The DCMS Twitter account also regularly gave updates on estimated queueing times, where the queue ended at that time, and any relevant weather announcements.
What was the atmosphere like in the queue?
The Press Association reported that there was "a tinge of sadness, overwhelming amounts of respect and lots of good-natured chatter" among those waiting to pay their respects.
Many formed a bond with those waiting beside them, sharing drinks and snacks and making conversation to pass the time.
Three well-wishers who befriended each other in the queue said there had been a friendly "camaraderie" among the crowd.
Amy Harris, 34, and Matthew Edwards, 35, met James Cross, 65, after getting the train to London from Birmingham to join the queue in the early hours.
Mr Cross said: "Everyone in the queue was very friendly, chatting and having a laugh. It was really quite lovely."
Mr Edwards said: "Everyone was offering biscuits, drinks," adding that the three now planned to have a pint together after the long wait.
It was reportedly also not overly noisy despite the thousands of people, ranging from the elderly to babies in arms, joining the growing crowd.
Bonuses included mild temperatures in the early 20Cs, the rain mostly holding off and a picturesque route that took in landmarks including the Globe Theatre and Tate Modern.
Firefighters were seen handing out bottles of water, volunteers from the Samaritans were available and there was a noticeable presence of stewards, police and portable toilets along the route.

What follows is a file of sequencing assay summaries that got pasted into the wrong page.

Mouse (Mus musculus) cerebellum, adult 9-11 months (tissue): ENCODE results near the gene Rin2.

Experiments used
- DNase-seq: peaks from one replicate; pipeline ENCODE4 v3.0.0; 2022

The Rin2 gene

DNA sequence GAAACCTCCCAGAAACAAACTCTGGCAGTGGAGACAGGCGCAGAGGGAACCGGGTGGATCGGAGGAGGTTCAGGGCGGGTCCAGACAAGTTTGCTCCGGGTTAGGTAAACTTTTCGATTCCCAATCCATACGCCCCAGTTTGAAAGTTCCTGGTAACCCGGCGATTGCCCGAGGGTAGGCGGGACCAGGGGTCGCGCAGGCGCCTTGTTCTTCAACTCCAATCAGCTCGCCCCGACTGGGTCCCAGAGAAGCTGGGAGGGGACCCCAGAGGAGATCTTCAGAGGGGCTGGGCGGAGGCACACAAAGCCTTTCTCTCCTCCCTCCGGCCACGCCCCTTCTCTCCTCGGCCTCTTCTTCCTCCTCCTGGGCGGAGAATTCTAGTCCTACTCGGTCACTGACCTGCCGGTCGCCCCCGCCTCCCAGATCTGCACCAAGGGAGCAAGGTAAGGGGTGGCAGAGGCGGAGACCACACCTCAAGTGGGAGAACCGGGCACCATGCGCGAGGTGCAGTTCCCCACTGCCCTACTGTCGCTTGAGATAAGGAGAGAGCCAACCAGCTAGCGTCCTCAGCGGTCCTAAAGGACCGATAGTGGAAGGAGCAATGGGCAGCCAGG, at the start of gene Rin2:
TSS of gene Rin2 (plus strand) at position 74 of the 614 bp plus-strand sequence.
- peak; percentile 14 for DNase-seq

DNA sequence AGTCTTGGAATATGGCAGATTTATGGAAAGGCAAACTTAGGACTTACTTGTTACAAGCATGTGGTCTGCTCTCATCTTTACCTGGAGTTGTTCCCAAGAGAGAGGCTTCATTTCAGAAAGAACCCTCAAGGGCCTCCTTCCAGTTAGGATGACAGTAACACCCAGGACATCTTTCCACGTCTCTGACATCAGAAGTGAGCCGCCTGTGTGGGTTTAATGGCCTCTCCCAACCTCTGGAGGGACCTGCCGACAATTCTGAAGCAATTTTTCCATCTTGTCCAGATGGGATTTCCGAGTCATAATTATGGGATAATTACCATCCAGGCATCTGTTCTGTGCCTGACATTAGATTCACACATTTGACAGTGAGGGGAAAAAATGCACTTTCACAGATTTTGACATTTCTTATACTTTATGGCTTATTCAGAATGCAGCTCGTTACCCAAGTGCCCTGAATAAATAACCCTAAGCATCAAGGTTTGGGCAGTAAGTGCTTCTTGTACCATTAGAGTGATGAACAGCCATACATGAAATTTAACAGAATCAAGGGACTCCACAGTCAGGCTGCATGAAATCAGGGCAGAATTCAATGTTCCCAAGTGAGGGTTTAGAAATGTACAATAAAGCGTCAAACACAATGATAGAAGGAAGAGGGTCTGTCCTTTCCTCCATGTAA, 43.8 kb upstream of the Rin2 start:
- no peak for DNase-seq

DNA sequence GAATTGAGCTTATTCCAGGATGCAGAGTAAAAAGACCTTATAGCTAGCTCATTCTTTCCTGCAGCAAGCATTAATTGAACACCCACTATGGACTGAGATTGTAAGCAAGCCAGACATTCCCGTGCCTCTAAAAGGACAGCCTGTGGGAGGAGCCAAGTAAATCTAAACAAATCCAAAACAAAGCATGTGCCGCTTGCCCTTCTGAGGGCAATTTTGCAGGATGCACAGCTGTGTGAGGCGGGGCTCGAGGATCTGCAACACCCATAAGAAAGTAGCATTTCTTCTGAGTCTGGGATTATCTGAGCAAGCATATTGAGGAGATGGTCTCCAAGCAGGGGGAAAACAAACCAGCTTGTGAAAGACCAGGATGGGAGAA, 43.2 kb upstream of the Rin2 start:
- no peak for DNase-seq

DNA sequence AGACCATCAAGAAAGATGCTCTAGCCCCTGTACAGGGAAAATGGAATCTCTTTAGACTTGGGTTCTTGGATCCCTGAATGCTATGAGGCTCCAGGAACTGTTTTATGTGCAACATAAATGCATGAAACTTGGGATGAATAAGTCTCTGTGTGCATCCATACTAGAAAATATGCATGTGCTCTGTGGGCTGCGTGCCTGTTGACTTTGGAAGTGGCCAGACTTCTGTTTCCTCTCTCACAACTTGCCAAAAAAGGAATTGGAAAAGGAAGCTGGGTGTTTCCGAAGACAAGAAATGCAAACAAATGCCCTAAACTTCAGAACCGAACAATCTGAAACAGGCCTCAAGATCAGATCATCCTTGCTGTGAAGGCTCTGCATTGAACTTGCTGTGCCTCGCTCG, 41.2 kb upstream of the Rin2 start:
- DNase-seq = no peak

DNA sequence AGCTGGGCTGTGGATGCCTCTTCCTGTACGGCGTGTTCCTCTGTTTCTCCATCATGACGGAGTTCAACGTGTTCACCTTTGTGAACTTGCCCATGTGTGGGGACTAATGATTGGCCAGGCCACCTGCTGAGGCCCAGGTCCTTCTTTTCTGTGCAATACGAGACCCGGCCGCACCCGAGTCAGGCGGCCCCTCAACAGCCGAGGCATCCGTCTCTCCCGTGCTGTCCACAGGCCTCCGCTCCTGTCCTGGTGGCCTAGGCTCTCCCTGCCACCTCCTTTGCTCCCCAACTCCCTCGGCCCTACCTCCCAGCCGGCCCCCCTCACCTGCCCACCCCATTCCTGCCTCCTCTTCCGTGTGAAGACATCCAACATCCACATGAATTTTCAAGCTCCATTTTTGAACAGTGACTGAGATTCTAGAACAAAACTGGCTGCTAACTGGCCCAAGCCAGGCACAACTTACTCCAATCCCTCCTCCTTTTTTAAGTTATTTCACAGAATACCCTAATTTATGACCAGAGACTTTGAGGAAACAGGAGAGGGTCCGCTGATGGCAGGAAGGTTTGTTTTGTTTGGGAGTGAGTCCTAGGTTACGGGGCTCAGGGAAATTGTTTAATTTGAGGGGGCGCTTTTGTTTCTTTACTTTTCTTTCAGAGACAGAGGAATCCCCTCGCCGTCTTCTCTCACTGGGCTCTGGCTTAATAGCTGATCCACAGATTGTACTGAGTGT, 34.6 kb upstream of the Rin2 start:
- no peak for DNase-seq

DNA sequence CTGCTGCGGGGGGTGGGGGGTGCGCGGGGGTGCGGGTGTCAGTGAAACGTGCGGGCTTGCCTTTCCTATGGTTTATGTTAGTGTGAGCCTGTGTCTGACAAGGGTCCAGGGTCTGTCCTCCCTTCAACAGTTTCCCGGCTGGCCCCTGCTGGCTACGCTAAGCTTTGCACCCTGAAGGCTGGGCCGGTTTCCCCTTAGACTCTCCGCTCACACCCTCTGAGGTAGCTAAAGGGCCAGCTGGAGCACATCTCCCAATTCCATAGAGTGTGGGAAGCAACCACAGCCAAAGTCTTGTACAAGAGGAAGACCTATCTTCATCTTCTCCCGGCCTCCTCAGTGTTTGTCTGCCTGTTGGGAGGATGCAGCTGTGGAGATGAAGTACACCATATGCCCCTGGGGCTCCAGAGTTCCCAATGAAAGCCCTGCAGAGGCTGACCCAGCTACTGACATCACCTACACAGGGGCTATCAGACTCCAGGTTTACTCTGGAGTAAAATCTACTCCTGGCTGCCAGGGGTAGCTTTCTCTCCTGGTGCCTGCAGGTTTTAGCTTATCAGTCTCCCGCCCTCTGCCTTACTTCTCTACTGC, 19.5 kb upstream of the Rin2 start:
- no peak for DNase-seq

The UK chief commissioner of the Scouts said the mood among the crowds waiting to pay their respects was "friendly and poignant".
Carl Hankinson, who was among volunteers to monitor the queue throughout Victoria Gardens, said Scouts had been "on their feet 12 hours" a day to help ensure the smooth running of admissions.
Which celebrities were in the queue?
Many notable figures waited alongside members of the public as the queue snaked its way along the Thames.
David Beckham was among the mourners who waited in line for more than 12 hours to pay his respects.
He told ITV News: "I was so lucky I was able to have a few moments in my life to be around Her Majesty.
"A sad day, but it's a day to remember the incredible legacy she left."
David Beckham OBE speaks to ITV News correspondent Neil Connery in the queue
Other celebrities who waited in line to pay their respects were actress Tilda Swinton and television personality Sharon Osbourne.
TV presenter Susanna Reid and Strictly Come Dancing star Neil Jones were also spotted in the queue.
But ITV This Morning co-hosts Holly Willoughby and Phillip Schofield were the subjects of a social media backlash after they appeared inside Westminster Hall without having taken part in the public line.
They later said they were given official permission to access the hall for reporting purposes, insisting they would never jump a queue.